A recent study of 443 free proxy servers by Austrian security researcher Christian Haschek ended with the conclusion that free is not necessarily a good thing, at least when it comes to the majority of proxy servers analyzed in the study.
Web proxies come in different flavors but the two groups that you will encounter the most are proxies that you use on web pages and proxies that you add to your browser directly.
If you search for "free proxies" or similar terms you will discover hundreds if not thousands that claim to be free and open.
Modifications are clearly problematic and were used almost exclusively to inject ads but the blocking of HTTPS is not something that should be taken lightly considering that all activities of users connected to the proxy can be recorded on the server.
The blocking of https traffic should generally be seen as a bad sign according to the researcher. While I would not go as far, it is fair to use it as an indicator that something might not be right.
The researcher has published the proxy checking script online which you can use to test the security of proxy servers that you plan to use.
Update: The proxy checking script is no longer free. It may only be used if you purchase a key that enables the proxy script on the site starting at $0.5 for a single check, and $20 for unlimited uses.
To use it, add a proxy IP and port to the script and hit enter. The page displays an annoying captcha that seems to reset ever so often.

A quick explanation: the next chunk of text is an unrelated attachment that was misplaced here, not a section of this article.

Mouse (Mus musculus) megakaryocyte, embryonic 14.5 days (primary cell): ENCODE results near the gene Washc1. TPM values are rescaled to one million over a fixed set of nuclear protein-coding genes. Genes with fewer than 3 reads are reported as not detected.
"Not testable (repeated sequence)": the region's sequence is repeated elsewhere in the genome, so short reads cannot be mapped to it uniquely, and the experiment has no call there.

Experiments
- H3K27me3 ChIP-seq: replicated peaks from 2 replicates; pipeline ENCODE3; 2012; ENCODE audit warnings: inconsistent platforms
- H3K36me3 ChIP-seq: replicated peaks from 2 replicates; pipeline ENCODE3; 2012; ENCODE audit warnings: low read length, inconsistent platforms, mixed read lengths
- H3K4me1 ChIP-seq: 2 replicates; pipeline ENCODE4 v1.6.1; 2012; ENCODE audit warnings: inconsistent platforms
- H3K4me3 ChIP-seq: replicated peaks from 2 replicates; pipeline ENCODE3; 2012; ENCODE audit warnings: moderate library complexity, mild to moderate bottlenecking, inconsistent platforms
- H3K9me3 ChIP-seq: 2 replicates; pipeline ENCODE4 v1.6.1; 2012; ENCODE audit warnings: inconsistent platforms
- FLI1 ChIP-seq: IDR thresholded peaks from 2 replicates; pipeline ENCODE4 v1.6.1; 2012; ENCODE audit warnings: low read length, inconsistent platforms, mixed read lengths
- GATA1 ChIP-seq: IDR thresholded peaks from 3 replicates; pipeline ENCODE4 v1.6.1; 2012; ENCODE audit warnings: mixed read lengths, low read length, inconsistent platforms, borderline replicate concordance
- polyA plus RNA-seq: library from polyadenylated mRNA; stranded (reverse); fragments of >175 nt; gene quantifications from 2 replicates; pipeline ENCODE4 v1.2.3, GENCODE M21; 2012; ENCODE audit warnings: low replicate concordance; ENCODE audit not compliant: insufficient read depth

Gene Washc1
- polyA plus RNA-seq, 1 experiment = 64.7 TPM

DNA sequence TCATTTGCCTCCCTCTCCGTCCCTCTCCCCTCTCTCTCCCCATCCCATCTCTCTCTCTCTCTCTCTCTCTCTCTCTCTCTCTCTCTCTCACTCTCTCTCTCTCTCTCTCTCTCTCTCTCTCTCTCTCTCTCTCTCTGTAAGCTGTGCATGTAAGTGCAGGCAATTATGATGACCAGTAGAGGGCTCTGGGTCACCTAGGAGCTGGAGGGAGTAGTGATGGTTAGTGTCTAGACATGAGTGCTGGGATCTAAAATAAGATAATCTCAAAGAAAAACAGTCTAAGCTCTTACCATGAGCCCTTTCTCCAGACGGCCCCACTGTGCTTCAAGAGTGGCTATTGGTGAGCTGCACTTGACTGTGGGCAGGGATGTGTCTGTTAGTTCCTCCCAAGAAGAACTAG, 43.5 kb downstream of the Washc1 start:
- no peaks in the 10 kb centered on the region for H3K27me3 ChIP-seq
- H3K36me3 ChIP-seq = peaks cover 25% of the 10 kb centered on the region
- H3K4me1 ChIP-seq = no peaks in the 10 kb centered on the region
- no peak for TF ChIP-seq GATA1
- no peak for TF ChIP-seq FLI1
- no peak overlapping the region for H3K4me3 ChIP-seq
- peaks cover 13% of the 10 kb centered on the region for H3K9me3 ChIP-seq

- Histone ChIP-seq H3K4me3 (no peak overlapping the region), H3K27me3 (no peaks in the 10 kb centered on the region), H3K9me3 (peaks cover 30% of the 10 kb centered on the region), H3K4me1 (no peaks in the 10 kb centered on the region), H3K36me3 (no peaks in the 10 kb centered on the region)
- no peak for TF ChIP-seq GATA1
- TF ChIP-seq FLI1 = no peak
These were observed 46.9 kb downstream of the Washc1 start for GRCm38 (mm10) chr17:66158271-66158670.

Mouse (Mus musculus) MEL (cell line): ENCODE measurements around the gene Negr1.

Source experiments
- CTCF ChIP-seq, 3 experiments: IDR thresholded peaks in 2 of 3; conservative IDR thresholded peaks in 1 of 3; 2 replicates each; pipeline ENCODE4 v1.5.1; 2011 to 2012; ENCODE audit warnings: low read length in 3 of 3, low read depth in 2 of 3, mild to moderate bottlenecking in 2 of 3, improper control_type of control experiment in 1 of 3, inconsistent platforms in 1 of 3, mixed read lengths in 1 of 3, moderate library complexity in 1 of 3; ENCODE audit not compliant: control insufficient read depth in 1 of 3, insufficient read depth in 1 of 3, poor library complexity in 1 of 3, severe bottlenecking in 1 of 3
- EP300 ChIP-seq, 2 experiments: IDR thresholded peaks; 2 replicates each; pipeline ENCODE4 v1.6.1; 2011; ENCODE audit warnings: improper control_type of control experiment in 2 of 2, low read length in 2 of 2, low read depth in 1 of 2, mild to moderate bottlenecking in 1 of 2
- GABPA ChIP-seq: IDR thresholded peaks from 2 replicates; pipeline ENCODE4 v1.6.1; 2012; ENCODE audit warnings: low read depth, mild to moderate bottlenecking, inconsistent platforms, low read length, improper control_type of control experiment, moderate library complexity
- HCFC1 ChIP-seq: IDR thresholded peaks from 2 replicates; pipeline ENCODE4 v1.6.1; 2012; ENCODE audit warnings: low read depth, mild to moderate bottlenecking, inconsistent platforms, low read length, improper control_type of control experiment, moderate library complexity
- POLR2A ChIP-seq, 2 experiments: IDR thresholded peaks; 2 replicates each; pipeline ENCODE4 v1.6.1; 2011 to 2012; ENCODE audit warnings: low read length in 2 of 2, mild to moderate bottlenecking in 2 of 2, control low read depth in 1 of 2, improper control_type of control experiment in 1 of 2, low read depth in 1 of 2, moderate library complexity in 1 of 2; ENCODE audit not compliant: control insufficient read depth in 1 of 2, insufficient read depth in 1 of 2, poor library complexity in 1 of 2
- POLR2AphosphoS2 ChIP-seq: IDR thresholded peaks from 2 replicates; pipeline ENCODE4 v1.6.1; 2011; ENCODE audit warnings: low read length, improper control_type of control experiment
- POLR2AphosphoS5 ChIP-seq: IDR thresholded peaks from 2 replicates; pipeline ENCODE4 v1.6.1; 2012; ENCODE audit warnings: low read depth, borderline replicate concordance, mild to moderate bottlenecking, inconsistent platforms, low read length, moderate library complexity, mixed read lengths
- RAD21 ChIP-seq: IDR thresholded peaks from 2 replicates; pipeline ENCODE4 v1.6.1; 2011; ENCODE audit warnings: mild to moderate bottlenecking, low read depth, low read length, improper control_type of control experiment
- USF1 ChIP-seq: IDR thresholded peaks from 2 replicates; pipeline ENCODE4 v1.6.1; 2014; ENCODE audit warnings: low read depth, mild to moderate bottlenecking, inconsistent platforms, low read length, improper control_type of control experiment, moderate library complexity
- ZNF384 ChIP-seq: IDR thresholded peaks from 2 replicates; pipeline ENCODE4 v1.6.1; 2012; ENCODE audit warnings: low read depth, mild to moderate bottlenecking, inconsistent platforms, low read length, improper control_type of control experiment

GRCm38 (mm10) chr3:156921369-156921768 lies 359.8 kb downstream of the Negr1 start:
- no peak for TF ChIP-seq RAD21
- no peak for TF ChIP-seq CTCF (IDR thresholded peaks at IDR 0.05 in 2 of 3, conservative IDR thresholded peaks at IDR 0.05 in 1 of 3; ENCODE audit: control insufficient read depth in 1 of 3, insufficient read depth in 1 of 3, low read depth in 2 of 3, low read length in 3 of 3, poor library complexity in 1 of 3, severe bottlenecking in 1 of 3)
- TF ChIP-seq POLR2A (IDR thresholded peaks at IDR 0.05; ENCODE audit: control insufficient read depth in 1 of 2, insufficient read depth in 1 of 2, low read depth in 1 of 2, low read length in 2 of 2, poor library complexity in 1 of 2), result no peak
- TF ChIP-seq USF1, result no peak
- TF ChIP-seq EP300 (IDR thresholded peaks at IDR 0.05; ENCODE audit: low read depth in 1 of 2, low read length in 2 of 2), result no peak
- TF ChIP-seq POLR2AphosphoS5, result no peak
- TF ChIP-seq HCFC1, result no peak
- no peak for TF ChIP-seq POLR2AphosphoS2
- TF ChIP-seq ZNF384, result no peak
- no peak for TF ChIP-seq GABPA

The only other option provided on the page is to switch the proxy type from Socks to HTTP.
The script checks the following currently:
Results are color coded for ease of use.
The checker accepts IP addresses and ports only which means that you may need to look up IP addresses of hostnames before you can run the script on them.
The script can be used to test one proxy at a time which means that it is not suitable for testing dozens or even hundreds of proxy servers as it would take a long time to test them all.
Still, if you work regularly with a specific proxy server you may want to test it to find out more about it. You may also want to do the same for new proxy servers that you consider using. (via Krebs on Security and Charles)
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Ghacks is a technology news blog that was founded in 2005 by Martin Brinkmann. It has since then become one of the most popular tech news sites on the Internet with five authors and regular contributions from freelance writers.